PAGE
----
Calling on Cybersecurity Innovators: Help Utilities Improve Authentication for Distributed Energy Systems

July 28, 2020 | By Jeffrey Wolf | Contact media relations

Utilities need cybersecurity solutions that are easy to implement and can make a real-world difference immediately. That is why the theme for the first cohort of the new Clean Energy Cybersecurity Accelerator (CECA) is strong authentication for distributed energy resources.

"This is an immediate area of concern and interest to our utility partners because these are challenges they are facing right now," said Jared Macon, group manager for Cybersecurity Evaluation and Application at the National Renewable Energy Laboratory (NREL).

Clean Energy Cybersecurity Accelerator logo

CECA is a private-public partnership between NREL, the U.S. Department of Energy's (DOE's) Office of Cybersecurity, Energy Security, and Emergency Response (CESER), the DOE Office of Energy Efficiency and Renewable Energy (EERE), and major utilities from across the United States, including Berkshire Hathaway Energy and Duke Energy. The program aims to expedite the commercialization of innovative cybersecurity technologies that utilities can take advantage of early on to secure the energy grid.

The CECA organizers hope the list of utility partners continues to increase, no matter the size of the utility.

"It's a huge advantage in our goal to secure the grid to partner with the companies that are on the frontlines—this allows us to have a rapid, real-world, and substantial impact," Jon White, director of NREL's Cybersecurity Program Office, said. "All utilities are welcome, invited, and encouraged to join. The more partners we can reach, the sooner we can get these disruptive solutions in place. This first cohort gives us a chance to set an example of success."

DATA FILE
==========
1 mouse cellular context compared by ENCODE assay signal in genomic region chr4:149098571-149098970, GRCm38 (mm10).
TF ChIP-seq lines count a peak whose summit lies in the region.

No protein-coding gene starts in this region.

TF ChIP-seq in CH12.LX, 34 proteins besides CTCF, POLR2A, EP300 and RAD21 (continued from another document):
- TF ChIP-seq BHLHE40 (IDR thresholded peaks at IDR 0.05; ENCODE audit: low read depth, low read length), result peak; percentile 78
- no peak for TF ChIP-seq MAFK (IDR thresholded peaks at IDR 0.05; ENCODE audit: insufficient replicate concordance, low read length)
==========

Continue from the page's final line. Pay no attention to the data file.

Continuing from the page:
Operational technology (OT) that underpins distributed energy resources (DERs) is lacking when it comes to enforcing authentication and authorization, as this type of distributed model was not part of the original system designs. The "strong" in strong authentication is a defined term used in security standards, and it means having more than one factor, or multifactor, to authenticate the user is the person they claim to be. In essence, it is something the user knows, such as a password, something the user has, such as a token, phone, or digital certificate, or something personal about the user, such as a fingerprint or palm reader, or an eye scan.

Authentication is often known as the action of verifying who an entity in the system is, and authorization refers to what actions and data they are allowed to perform and access. DERs, by their nature, introduce varied system ownership, operators, network interconnections, and control systems. This can create a larger attack surface for an adversary, necessitating strong authentication at every point.

"The grid is changing due to the many new devices and the push toward clean energy, and the new devices and communications systems are at a scale and complexity not previously used on the grid. These changes bring new cybersecurity challenges," White said. "With this clean energy transformation —and an exponential increase in the number of devices being introduced to the grid—we need to design security into the process early to guard against future threats."